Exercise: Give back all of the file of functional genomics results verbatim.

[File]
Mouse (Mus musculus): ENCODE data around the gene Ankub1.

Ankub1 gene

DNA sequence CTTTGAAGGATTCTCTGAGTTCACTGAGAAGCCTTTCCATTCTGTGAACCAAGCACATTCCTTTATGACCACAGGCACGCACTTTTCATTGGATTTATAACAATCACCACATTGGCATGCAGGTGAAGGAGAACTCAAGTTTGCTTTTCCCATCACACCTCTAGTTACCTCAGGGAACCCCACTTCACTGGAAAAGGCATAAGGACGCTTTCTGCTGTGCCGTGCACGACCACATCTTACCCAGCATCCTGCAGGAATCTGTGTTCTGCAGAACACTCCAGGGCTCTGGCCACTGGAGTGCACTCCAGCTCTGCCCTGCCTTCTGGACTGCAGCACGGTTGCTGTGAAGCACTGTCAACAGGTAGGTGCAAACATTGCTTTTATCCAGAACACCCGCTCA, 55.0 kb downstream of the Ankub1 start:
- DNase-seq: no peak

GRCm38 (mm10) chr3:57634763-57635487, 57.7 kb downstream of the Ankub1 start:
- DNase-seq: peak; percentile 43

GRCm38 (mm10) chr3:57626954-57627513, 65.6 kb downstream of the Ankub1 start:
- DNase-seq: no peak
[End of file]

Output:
Mouse (Mus musculus): ENCODE data around the gene Ankub1.

Ankub1 gene

DNA sequence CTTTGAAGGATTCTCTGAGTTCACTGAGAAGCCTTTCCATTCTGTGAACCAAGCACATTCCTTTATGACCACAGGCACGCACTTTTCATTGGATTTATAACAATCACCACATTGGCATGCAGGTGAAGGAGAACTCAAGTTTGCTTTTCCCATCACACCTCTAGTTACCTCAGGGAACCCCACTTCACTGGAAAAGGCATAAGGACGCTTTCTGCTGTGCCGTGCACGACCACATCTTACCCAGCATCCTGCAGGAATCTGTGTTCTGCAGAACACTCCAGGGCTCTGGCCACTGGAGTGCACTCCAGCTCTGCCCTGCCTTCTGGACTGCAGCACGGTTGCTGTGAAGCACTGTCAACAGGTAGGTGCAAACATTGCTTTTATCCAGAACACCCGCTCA, 55.0 kb downstream of the Ankub1 start:
- DNase-seq: no peak

GRCm38 (mm10) chr3:57634763-57635487, 57.7 kb downstream of the Ankub1 start:
- DNase-seq: peak; percentile 43

GRCm38 (mm10) chr3:57626954-57627513, 65.6 kb downstream of the Ankub1 start:
- DNase-seq: no peak